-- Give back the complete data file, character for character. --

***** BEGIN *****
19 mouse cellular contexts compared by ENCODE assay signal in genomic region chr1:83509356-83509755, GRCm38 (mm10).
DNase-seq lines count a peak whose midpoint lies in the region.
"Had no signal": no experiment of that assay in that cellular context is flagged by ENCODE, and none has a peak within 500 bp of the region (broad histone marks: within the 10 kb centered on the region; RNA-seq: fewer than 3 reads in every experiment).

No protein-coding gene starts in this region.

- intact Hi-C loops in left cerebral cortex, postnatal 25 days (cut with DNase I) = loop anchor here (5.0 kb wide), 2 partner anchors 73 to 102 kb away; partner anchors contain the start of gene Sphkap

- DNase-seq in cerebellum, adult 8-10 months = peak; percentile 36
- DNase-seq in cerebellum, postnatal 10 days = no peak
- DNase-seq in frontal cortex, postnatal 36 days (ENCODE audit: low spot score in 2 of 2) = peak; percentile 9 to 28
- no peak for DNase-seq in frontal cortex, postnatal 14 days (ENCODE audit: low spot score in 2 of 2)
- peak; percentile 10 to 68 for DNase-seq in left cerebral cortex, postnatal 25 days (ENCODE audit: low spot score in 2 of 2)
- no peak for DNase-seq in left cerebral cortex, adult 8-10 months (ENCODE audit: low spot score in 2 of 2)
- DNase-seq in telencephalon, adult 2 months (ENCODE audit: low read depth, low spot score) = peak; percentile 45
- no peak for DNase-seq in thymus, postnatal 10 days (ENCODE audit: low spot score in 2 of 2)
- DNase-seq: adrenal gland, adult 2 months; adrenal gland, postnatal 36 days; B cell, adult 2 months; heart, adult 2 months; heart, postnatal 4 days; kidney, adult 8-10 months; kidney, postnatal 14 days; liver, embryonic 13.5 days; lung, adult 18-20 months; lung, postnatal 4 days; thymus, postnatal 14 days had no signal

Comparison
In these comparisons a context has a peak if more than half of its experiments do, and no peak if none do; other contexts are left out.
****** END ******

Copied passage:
19 mouse cellular contexts compared by ENCODE assay signal in genomic region chr1:83509356-83509755, GRCm38 (mm10).
DNase-seq lines count a peak whose midpoint lies in the region.
"Had no signal": no experiment of that assay in that cellular context is flagged by ENCODE, and none has a peak within 500 bp of the region (broad histone marks: within the 10 kb centered on the region; RNA-seq: fewer than 3 reads in every experiment).

No protein-coding gene starts in this region.

- intact Hi-C loops in left cerebral cortex, postnatal 25 days (cut with DNase I) = loop anchor here (5.0 kb wide), 2 partner anchors 73 to 102 kb away; partner anchors contain the start of gene Sphkap

- DNase-seq in cerebellum, adult 8-10 months = peak; percentile 36
- DNase-seq in cerebellum, postnatal 10 days = no peak
- DNase-seq in frontal cortex, postnatal 36 days (ENCODE audit: low spot score in 2 of 2) = peak; percentile 9 to 28
- no peak for DNase-seq in frontal cortex, postnatal 14 days (ENCODE audit: low spot score in 2 of 2)
- peak; percentile 10 to 68 for DNase-seq in left cerebral cortex, postnatal 25 days (ENCODE audit: low spot score in 2 of 2)
- no peak for DNase-seq in left cerebral cortex, adult 8-10 months (ENCODE audit: low spot score in 2 of 2)
- DNase-seq in telencephalon, adult 2 months (ENCODE audit: low read depth, low spot score) = peak; percentile 45
- no peak for DNase-seq in thymus, postnatal 10 days (ENCODE audit: low spot score in 2 of 2)
- DNase-seq: adrenal gland, adult 2 months; adrenal gland, postnatal 36 days; B cell, adult 2 months; heart, adult 2 months; heart, postnatal 4 days; kidney, adult 8-10 months; kidney, postnatal 14 days; liver, embryonic 13.5 days; lung, adult 18-20 months; lung, postnatal 4 days; thymus, postnatal 14 days had no signal

Comparison
In these comparisons a context has a peak if more than half of its experiments do, and no peak if none do; other contexts are left out.